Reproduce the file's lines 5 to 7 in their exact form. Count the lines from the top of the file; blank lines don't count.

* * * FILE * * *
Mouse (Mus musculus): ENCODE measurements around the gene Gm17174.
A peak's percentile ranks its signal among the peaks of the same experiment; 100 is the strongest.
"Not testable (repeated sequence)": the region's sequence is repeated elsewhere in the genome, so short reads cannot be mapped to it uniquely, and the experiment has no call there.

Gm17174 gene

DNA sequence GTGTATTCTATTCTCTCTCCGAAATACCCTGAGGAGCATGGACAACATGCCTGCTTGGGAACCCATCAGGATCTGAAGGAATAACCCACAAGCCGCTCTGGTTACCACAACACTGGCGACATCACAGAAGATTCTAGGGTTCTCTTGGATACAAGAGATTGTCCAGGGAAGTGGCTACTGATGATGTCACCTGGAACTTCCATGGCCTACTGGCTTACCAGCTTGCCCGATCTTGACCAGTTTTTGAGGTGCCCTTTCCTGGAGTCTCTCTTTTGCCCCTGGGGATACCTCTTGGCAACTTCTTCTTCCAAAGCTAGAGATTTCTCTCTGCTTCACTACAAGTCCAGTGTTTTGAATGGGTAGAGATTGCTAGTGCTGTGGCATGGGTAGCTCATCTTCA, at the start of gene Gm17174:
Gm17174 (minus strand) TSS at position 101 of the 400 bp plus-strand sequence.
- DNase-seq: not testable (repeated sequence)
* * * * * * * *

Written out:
DNA sequence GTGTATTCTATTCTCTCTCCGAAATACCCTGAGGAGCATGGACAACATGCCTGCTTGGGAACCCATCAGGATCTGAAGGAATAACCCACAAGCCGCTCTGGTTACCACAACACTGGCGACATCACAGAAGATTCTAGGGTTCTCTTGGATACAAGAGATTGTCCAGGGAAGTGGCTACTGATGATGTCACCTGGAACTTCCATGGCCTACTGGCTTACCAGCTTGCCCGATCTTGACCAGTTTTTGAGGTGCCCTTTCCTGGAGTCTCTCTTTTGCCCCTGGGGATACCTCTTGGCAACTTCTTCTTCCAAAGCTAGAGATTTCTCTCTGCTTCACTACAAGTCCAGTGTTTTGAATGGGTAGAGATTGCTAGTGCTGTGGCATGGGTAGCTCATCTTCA, at the start of gene Gm17174:
Gm17174 (minus strand) TSS at position 101 of the 400 bp plus-strand sequence.
- DNase-seq: not testable (repeated sequence)